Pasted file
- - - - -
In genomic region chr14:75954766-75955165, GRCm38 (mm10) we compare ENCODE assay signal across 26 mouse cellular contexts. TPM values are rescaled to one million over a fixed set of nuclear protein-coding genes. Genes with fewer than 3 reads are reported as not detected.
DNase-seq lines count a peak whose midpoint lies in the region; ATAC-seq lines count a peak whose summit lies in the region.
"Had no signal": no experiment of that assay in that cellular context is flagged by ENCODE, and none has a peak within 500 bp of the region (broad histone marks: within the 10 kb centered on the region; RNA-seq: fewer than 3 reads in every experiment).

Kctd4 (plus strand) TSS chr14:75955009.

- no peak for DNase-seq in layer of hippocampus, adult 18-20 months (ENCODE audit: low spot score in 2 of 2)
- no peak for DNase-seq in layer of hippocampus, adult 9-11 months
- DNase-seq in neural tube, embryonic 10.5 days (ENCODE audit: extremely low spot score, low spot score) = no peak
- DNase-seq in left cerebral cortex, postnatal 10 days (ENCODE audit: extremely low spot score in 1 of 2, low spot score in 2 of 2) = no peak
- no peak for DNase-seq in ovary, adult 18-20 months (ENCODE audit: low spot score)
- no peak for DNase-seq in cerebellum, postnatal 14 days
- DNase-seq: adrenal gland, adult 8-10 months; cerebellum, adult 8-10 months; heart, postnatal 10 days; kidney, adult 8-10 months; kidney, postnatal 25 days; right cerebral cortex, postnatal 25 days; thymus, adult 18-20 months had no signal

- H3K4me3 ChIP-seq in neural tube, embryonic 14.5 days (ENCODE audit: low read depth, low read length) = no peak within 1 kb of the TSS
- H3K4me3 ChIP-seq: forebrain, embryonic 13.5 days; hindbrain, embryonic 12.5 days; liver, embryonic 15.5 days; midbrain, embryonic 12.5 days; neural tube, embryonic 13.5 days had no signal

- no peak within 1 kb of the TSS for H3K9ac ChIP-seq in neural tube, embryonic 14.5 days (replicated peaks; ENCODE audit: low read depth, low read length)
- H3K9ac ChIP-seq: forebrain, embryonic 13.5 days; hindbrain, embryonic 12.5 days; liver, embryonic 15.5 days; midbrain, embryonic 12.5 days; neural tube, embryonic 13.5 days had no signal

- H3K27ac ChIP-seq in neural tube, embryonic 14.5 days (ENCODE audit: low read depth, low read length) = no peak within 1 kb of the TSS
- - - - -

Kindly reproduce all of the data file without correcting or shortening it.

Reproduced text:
In genomic region chr14:75954766-75955165, GRCm38 (mm10) we compare ENCODE assay signal across 26 mouse cellular contexts. TPM values are rescaled to one million over a fixed set of nuclear protein-coding genes. Genes with fewer than 3 reads are reported as not detected.
DNase-seq lines count a peak whose midpoint lies in the region; ATAC-seq lines count a peak whose summit lies in the region.
"Had no signal": no experiment of that assay in that cellular context is flagged by ENCODE, and none has a peak within 500 bp of the region (broad histone marks: within the 10 kb centered on the region; RNA-seq: fewer than 3 reads in every experiment).

Kctd4 (plus strand) TSS chr14:75955009.

- no peak for DNase-seq in layer of hippocampus, adult 18-20 months (ENCODE audit: low spot score in 2 of 2)
- no peak for DNase-seq in layer of hippocampus, adult 9-11 months
- DNase-seq in neural tube, embryonic 10.5 days (ENCODE audit: extremely low spot score, low spot score) = no peak
- DNase-seq in left cerebral cortex, postnatal 10 days (ENCODE audit: extremely low spot score in 1 of 2, low spot score in 2 of 2) = no peak
- no peak for DNase-seq in ovary, adult 18-20 months (ENCODE audit: low spot score)
- no peak for DNase-seq in cerebellum, postnatal 14 days
- DNase-seq: adrenal gland, adult 8-10 months; cerebellum, adult 8-10 months; heart, postnatal 10 days; kidney, adult 8-10 months; kidney, postnatal 25 days; right cerebral cortex, postnatal 25 days; thymus, adult 18-20 months had no signal

- H3K4me3 ChIP-seq in neural tube, embryonic 14.5 days (ENCODE audit: low read depth, low read length) = no peak within 1 kb of the TSS
- H3K4me3 ChIP-seq: forebrain, embryonic 13.5 days; hindbrain, embryonic 12.5 days; liver, embryonic 15.5 days; midbrain, embryonic 12.5 days; neural tube, embryonic 13.5 days had no signal

- no peak within 1 kb of the TSS for H3K9ac ChIP-seq in neural tube, embryonic 14.5 days (replicated peaks; ENCODE audit: low read depth, low read length)
- H3K9ac ChIP-seq: forebrain, embryonic 13.5 days; hindbrain, embryonic 12.5 days; liver, embryonic 15.5 days; midbrain, embryonic 12.5 days; neural tube, embryonic 13.5 days had no signal

- H3K27ac ChIP-seq in neural tube, embryonic 14.5 days (ENCODE audit: low read depth, low read length) = no peak within 1 kb of the TSS